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The Centennial Anthology


Download links and information about The Centennial Anthology by Duke Ellington And His Orchestra. This album was released in 2006 and it belongs to Jazz, Pop genres. It contains 18 tracks with total duration of 54:05 minutes.

Artist: Duke Ellington And His Orchestra
Release date: 2006
Genre: Jazz, Pop
Tracks: 18
Duration: 54:05
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No. Title Length
1. Take the "A" Train 2:53
2. Frenesi 3:07
3. Until Tonight 2:57
4. It's Sad but True 3:07
5. I Hear a Rhapsody 4:06
6. Bakiff 4:19
7. Flamingo 3:16
8. Chelsea Bridge 3:04
9. Clementine 2:50
10. Frankie and Johnnie 3:07
11. After All 3:04
12. Love Like This Can't Last 2:28
13. The Girl in My Dreams (Tries to Look Like You) 3:33
14. You and I 2:17
15. Have You Changed 2:55
16. I Don't Want to Set the World on Fire 3:10
17. Perdido 1:57
18. I'm Checkin' Out, Go'om Bye 1:55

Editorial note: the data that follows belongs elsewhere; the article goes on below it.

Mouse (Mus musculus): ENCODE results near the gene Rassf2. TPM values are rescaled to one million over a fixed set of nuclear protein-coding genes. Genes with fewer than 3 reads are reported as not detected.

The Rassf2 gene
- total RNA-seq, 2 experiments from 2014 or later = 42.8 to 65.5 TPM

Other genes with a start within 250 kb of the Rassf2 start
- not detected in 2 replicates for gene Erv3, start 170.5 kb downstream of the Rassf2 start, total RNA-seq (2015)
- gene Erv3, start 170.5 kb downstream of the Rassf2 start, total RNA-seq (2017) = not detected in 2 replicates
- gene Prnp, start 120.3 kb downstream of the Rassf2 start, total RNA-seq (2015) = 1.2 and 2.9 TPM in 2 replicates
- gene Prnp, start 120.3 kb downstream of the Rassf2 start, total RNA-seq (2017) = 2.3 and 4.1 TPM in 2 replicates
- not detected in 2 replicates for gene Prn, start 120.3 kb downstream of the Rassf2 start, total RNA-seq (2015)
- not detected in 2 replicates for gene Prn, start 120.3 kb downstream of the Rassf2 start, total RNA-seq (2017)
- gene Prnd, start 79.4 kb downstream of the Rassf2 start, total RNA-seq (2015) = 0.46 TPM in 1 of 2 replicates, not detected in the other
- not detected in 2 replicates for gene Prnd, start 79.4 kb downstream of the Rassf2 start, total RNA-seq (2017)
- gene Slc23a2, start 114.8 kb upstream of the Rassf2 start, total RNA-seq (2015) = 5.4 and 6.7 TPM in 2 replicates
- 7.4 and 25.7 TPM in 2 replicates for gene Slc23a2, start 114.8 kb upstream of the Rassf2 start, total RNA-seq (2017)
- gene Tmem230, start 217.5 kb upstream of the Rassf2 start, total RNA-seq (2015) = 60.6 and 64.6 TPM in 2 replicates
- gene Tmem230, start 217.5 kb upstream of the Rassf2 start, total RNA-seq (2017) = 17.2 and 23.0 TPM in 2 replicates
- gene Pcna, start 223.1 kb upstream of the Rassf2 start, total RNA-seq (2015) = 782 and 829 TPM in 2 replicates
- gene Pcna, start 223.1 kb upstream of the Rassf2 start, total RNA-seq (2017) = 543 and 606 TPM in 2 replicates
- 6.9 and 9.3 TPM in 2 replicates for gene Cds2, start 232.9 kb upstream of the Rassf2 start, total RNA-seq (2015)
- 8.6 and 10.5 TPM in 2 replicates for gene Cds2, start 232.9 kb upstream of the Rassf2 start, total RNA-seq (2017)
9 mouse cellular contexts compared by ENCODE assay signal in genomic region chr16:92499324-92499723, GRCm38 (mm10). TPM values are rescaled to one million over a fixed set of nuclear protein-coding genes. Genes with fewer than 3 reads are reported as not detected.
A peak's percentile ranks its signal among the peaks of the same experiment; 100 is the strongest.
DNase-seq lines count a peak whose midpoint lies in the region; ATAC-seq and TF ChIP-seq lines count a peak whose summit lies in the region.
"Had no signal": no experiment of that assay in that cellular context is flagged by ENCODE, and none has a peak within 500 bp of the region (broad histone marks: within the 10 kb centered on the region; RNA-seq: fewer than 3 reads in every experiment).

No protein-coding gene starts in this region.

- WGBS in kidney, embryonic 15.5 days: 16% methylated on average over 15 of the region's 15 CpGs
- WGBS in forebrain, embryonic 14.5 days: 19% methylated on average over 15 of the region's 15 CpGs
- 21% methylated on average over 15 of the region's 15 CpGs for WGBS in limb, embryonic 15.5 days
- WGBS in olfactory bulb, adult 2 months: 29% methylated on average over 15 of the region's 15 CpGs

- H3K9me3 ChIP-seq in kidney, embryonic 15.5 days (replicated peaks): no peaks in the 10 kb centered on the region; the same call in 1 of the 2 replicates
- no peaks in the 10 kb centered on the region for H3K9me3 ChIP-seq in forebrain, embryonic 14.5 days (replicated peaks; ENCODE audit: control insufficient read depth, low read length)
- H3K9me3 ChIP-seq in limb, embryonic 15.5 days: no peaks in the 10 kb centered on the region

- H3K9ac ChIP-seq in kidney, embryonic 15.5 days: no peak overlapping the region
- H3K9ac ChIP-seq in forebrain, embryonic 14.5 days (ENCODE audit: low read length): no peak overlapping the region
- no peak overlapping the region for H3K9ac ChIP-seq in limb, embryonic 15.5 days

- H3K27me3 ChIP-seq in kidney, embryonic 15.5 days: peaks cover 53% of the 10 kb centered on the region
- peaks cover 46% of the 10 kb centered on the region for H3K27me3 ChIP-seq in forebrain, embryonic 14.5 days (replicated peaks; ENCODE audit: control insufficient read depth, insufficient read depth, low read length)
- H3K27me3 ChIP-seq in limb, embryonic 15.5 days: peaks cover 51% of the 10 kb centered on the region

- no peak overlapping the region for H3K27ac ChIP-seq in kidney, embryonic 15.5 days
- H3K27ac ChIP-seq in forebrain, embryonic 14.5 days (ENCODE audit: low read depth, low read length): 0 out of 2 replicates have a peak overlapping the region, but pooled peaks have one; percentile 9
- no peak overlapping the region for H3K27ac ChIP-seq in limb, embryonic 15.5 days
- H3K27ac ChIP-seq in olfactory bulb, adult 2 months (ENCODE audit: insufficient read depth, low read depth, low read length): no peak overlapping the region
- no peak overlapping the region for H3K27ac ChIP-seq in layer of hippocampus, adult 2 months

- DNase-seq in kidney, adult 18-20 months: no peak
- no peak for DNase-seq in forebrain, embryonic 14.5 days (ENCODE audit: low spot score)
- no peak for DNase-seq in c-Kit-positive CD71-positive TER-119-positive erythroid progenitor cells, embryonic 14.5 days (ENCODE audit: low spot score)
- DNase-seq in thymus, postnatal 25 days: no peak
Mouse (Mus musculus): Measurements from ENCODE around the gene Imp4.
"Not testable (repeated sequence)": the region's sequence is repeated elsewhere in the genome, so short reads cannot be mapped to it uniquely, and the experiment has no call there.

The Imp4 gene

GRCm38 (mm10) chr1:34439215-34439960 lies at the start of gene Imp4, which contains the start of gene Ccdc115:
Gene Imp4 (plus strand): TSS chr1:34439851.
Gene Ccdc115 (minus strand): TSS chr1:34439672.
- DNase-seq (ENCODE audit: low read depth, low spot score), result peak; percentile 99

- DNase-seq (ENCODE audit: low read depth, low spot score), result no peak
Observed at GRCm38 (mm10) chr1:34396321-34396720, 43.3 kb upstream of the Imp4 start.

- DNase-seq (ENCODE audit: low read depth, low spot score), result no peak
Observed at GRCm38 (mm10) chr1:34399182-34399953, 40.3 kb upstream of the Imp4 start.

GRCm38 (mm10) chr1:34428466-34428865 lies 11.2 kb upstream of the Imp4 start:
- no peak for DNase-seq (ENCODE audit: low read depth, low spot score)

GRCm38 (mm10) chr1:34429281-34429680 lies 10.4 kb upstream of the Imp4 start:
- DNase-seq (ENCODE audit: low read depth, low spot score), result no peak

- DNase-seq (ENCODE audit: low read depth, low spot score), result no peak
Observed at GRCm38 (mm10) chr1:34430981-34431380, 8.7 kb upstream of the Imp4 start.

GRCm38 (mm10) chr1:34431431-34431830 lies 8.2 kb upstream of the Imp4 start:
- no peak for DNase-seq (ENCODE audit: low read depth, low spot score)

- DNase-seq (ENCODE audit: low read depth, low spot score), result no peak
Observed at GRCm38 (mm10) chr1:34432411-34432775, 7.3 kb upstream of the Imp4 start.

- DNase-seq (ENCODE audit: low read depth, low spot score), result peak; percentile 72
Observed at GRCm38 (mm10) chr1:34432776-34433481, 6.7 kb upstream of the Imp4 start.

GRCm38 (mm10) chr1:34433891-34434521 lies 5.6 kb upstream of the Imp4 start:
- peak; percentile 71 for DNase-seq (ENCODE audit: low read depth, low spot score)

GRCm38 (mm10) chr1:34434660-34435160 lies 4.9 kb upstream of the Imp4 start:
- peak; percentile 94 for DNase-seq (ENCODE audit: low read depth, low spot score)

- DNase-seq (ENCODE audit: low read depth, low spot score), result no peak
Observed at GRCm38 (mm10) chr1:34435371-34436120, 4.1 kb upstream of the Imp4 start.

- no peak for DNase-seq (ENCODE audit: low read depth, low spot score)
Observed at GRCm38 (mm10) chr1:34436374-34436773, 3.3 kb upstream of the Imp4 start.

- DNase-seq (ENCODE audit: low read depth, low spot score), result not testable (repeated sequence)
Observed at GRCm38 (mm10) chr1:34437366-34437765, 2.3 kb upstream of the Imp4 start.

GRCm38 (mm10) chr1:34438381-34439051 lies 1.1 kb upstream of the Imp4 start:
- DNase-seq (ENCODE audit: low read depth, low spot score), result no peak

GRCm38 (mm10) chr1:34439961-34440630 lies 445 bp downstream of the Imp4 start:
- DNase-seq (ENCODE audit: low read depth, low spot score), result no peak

On April 29, 2005, Duke Ellington would have turned 106. But the influential bandleader/pianist died long before 2005; he passed away in 1974, leaving behind a wealth of recordings that continue to fascinate jazz enthusiasts after all these years. Numerous Ellington reissues came out in the 2000s; the thing that separates this two-disc set from other Ellington packages that were assembled in 2005 is the visual element — disc two is a DVD that offers footage from the early '30s and early '60s. There are countless opportunities to hear Ellington's greatness but not that many chances to see it, and the DVD's highlights range from a 1933 video for "Stormy Weather" (with Ivie Anderson lip-synching) to several rare 1962 performances (all of them in color) that were commissioned by the Goodyear Tire Company and filmed "live in the studio" (is that an oxymoron?) without an actual live audience. Now for the bad news: part of the DVD is screwed up, and some of the tunes that are listed on the DVD's menu aren't actually on the DVD, including "I Got Rhythm." Oops! That frustrating goof brings The Centennial Anthology's rating down several notches. Disc one, meanwhile, is an audio CD devoted to V-disc recordings (most of them from 1941). While these V-disc performances of "Take the 'A' Train," "Chelsea Bridge," "Frenesi," and other gems weren't released commercially in the '40s, all of them find Ellington's band in excellent form — and the V-discs' sound quality, for the most part, is enjoyably good (certainly by 78-era standards). The Centennial Anthology is not recommended to casual listeners, but hardcore collectors will likely want this double-disc in spite of the things that are problematic about the DVD.